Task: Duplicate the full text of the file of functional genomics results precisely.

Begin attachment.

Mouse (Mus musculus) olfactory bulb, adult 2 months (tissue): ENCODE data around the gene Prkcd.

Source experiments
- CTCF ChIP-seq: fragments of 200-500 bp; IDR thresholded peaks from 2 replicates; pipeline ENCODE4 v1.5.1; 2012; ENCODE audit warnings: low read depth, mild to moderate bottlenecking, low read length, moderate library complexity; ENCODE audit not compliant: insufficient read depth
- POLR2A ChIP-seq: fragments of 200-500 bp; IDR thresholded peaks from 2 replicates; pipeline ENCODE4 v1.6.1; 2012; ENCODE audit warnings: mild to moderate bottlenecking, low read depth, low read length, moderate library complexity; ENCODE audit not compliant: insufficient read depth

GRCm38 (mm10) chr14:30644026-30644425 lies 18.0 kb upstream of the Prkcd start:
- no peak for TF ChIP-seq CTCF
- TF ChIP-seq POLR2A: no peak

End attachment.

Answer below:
Mouse (Mus musculus) olfactory bulb, adult 2 months (tissue): ENCODE data around the gene Prkcd.

Source experiments
- CTCF ChIP-seq: fragments of 200-500 bp; IDR thresholded peaks from 2 replicates; pipeline ENCODE4 v1.5.1; 2012; ENCODE audit warnings: low read depth, mild to moderate bottlenecking, low read length, moderate library complexity; ENCODE audit not compliant: insufficient read depth
- POLR2A ChIP-seq: fragments of 200-500 bp; IDR thresholded peaks from 2 replicates; pipeline ENCODE4 v1.6.1; 2012; ENCODE audit warnings: mild to moderate bottlenecking, low read depth, low read length, moderate library complexity; ENCODE audit not compliant: insufficient read depth

GRCm38 (mm10) chr14:30644026-30644425 lies 18.0 kb upstream of the Prkcd start:
- no peak for TF ChIP-seq CTCF
- TF ChIP-seq POLR2A: no peak